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11

I'm the primary designer and author of a fairly large-scale web crawler (see http://metadatalabs.com/mlbot). What you're asking touches on a topic that's very important to us--perhaps the most important part of running a crawler: that of politeness. First: the reason for the "Mozilla" thing is to tell the site what your browser capabilities are. If your ...


10

I would see no reason to unblock Yahoo's search bot. There are 2 ways Yahoo could be using the Bing Engine. They could integrate it with their own and set a hybrid crawler loose on the net or they could just be sending the queries into the Bing Engine and spitting out the results they get back. From the document Joel linked to there is another document ...


10

Blocking No User Agent Blocking based on no user agent is a silly idea... a lot of users who like to remain anonymous through VPNS will often disable user agent and anything else that can be used to harvest data... And anonymity is growing. Also if the idea behind this is to save on resources it should be noted that most bots that are not legit search ...


7

You can link to a hidden page that, when visited, captures the useragent and IP address of the bot and then appends one or both of them to a .htaccess file which blocks them permanently. It's automated so you don't have to do anything to maintain it.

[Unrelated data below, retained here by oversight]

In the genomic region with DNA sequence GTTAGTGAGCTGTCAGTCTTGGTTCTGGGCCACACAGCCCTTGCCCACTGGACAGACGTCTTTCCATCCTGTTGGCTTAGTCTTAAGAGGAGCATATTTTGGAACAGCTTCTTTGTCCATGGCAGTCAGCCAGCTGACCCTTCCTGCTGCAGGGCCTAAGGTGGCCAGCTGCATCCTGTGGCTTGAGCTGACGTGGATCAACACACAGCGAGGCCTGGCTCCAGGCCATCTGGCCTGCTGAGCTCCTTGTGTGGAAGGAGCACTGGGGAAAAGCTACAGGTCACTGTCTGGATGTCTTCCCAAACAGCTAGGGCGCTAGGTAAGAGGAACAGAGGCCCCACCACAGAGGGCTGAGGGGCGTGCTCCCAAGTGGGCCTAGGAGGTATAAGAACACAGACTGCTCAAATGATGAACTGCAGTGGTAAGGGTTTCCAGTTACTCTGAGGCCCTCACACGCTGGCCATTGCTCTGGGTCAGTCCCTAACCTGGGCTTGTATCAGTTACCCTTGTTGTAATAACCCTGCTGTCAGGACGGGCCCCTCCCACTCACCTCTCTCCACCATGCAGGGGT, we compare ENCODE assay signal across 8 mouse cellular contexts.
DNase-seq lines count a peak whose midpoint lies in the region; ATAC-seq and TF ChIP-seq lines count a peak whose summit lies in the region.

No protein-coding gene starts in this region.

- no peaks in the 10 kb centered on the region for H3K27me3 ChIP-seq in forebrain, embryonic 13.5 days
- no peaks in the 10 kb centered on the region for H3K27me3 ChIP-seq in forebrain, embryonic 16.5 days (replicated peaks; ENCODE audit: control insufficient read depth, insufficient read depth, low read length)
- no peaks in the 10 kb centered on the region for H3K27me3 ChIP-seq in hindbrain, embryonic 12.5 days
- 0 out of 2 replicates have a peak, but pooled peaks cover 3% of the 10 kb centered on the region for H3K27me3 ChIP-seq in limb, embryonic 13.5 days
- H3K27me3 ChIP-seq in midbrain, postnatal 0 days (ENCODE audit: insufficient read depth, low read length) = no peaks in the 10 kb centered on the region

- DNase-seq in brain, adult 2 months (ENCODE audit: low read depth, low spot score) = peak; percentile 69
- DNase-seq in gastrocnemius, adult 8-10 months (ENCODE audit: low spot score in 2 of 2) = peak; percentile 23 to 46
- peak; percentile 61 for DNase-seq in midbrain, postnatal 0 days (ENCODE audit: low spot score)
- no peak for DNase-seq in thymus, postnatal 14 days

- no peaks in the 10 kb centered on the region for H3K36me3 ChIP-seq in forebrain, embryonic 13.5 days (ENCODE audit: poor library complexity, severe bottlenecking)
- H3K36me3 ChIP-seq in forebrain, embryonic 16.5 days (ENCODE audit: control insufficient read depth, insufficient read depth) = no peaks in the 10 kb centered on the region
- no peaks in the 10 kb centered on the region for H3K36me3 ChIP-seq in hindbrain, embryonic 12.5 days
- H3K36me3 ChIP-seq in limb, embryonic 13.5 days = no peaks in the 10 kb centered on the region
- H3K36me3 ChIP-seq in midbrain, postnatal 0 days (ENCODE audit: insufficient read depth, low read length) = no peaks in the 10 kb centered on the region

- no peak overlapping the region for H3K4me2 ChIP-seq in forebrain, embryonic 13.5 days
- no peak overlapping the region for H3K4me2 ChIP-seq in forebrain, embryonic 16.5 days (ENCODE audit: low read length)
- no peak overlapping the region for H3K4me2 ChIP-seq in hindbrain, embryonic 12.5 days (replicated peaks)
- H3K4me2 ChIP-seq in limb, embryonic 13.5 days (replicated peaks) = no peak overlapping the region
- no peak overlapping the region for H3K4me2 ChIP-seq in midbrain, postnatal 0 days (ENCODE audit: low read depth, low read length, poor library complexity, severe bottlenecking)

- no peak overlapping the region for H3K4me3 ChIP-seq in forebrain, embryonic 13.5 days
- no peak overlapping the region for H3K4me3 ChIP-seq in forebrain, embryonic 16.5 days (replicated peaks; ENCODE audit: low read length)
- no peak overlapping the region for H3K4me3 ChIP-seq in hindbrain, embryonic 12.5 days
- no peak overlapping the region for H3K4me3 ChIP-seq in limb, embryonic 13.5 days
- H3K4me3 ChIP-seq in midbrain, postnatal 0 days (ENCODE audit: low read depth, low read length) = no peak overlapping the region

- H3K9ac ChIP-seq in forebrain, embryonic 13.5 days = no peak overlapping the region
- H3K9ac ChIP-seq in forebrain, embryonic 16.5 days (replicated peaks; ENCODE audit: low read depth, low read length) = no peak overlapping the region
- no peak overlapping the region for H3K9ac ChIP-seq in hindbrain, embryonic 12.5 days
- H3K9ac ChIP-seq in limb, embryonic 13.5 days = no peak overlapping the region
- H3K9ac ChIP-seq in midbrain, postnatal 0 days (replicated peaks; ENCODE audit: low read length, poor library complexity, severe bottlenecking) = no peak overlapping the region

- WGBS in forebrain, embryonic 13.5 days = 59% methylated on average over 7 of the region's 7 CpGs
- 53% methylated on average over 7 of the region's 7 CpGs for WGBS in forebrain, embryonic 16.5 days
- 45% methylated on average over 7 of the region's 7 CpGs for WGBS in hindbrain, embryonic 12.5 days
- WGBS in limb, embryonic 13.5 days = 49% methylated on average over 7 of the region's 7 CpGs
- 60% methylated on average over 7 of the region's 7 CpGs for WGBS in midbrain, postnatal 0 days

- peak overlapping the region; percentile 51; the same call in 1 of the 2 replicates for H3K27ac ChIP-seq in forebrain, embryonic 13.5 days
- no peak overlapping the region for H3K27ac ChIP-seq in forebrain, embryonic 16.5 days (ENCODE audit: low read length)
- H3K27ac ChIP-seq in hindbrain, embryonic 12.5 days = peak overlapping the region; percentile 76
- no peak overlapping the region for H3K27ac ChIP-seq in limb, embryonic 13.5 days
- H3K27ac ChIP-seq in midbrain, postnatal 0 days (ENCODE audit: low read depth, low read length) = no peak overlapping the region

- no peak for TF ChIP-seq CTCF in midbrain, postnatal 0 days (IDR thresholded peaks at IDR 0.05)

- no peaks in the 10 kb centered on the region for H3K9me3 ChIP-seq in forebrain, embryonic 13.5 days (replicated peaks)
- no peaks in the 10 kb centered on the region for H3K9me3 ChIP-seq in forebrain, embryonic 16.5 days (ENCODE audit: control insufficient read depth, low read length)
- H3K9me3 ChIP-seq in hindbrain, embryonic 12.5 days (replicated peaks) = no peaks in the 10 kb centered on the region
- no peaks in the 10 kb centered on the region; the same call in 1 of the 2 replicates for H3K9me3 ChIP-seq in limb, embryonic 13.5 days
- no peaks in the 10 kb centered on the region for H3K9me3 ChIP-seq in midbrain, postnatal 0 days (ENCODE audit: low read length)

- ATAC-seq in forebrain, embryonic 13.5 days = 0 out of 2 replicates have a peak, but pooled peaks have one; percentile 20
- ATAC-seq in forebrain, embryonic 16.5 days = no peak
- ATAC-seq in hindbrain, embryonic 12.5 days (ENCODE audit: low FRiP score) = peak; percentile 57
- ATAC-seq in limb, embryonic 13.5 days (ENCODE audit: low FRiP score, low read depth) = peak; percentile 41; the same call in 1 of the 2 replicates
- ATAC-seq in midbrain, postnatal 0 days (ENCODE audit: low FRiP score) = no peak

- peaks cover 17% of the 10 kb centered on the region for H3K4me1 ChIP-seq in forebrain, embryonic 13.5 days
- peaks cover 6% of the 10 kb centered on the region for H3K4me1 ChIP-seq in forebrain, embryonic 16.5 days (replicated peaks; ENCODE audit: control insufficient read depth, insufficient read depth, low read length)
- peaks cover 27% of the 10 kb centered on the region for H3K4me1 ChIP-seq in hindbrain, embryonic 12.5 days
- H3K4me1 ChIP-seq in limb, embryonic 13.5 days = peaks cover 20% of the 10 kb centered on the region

7

Mozilla/2.0 and Mozilla/5.0 are both references to the Mozilla browser. It has become largely meaningless, with many crawlers using it, but should tell the site to treat your crawler as it would any random user browsing with a regular browser. It is however good etiquette to include an URL linking to a page about who you are and why you are crawling in the ...


7

It appears that they've just started rolling out Bing search results on Yahoo! for about 25% of the searches, with the goal of completely switching over in August/September. I would bet that the Yahoo spider isn't even running any more and if it is, it's not very relevant.


7

Note: Not a direct answer, but IMO a valuable contribution. Of course this answer is dependent on your requirements, but I think many readers developing for consumers will find it useful and relevant, especially in the future. To such a fine degree, I don't. Of course, user-agent detection is great to serve an optimized mobile version for devices with ...


7

This looks to me like a Media Center PC with the tablet edition of Windows 7 or Windows 2008 Server R2 installed (Both Identify as NT 6.1). Hardware like this shows up with a similar string. Take a look at User Agent Strings for more help. Personally I avoid using browser strings to select for tablet and mobile, its much more practical to use screen ...


7

Looking at bots vs. browsers, they display every user agent that's ever visited their page. Some clever spammer realised that this would be a clever way to drive traffic to their sites, because webmasters/anyone looking at the site is probably going to wonder why there's a url in the user agent, think it's a new specification or something, and visit the url ...


7

Yes. Assuming that your agent names are specified correctly, it looks like this should work. Here is a resource if you want to read more. https://developers.google.com/webmasters/control-crawl-index/docs/robots_txt